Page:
What ever the tools one decides to use, tools that find traces also leave traces - on internet everything is traceable , it is important to understand that the devil is in the defaults - always double check settings and read the term and conditions - and test before using.
Data and devices
Make sure that you have your data and devices secure, you can do so by ensuring that your devices are encrypted. Some recommended practices and tools are:
Backup your data on cloud and hard drives to secure it in case of loss of devices.
Use secure trusted services to send data, such as:
Searching and collecting evidence online - whether it’s about social media data, online company records, domain ownership details, website history, image metadata, etc. - involves navigating a large number of platforms, tools and services. Some of these work with the Tor Browser and that allows you to protect your privacy to a certain extent. Others not only do not work on Tor but they also require you to sign up with an email address, name and other personal details. Depending on your investigation subject, your context and that of the people you work with, leaving digital traces while you investigate online might put you at higher risk.
Make sure that using encryption is legal in the jurisdiction you’re using it. There are some places which impose restrictions on the use of encryption and using it may put you at risk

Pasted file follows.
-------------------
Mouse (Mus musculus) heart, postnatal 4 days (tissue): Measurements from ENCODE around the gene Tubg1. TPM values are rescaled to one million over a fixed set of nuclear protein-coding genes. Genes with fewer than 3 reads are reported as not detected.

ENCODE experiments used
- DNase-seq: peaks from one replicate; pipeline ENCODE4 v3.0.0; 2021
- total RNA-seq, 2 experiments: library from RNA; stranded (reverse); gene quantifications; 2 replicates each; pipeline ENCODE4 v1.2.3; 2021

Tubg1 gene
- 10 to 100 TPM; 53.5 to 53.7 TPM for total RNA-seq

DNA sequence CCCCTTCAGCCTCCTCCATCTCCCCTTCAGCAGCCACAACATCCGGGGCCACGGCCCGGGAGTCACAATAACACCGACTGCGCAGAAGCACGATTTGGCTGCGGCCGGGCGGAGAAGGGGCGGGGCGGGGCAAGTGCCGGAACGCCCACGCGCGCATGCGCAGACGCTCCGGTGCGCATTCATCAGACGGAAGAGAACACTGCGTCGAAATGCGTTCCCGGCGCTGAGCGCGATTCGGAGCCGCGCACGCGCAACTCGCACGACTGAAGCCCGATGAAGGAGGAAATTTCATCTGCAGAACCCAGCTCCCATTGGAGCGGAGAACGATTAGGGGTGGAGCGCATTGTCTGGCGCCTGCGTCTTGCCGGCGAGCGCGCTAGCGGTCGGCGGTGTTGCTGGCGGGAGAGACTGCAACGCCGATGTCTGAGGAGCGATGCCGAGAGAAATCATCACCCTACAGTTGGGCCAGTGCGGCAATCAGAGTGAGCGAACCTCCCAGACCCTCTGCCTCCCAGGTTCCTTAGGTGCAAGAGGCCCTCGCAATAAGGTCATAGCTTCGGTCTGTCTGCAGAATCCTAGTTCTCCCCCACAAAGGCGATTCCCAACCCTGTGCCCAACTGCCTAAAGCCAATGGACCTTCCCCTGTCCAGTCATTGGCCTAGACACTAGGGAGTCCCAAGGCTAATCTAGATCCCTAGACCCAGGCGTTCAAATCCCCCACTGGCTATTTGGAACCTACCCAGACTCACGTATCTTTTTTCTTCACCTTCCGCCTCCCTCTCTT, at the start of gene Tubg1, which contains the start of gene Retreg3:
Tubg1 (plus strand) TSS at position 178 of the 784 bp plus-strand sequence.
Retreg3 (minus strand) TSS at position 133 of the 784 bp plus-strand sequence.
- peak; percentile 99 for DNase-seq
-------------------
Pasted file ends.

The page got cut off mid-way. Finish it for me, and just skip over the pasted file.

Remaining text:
Consider these suggestions for digital safety techniques and tools that can help protect your digital privacy and enhance the security of your devices and data.
Some online services require you to create an account, to choose a username, to provide payment information, to verify an email addresses or to sign up with your social media profile to gain access to their platforms. Try to limit your exposure by considering these options:
Establish a separate set of social media accounts to use with services that require your data, in order to compartmentalise (separate) your investigative work from your personal online identity.
Create a single-use “identity” for a particular investigation, and dispose of it once research is done. This may be needed especially when doing sensitive work.
As someone who is looking to uncover hidden truths, you probably already use the internet for personal communication and for some of your research.
It’s a good idea to use different browsers for your research and for casual web browsing. By doing so, you are again practicing “compartmentalisation” - using one browser for research and another for everything else.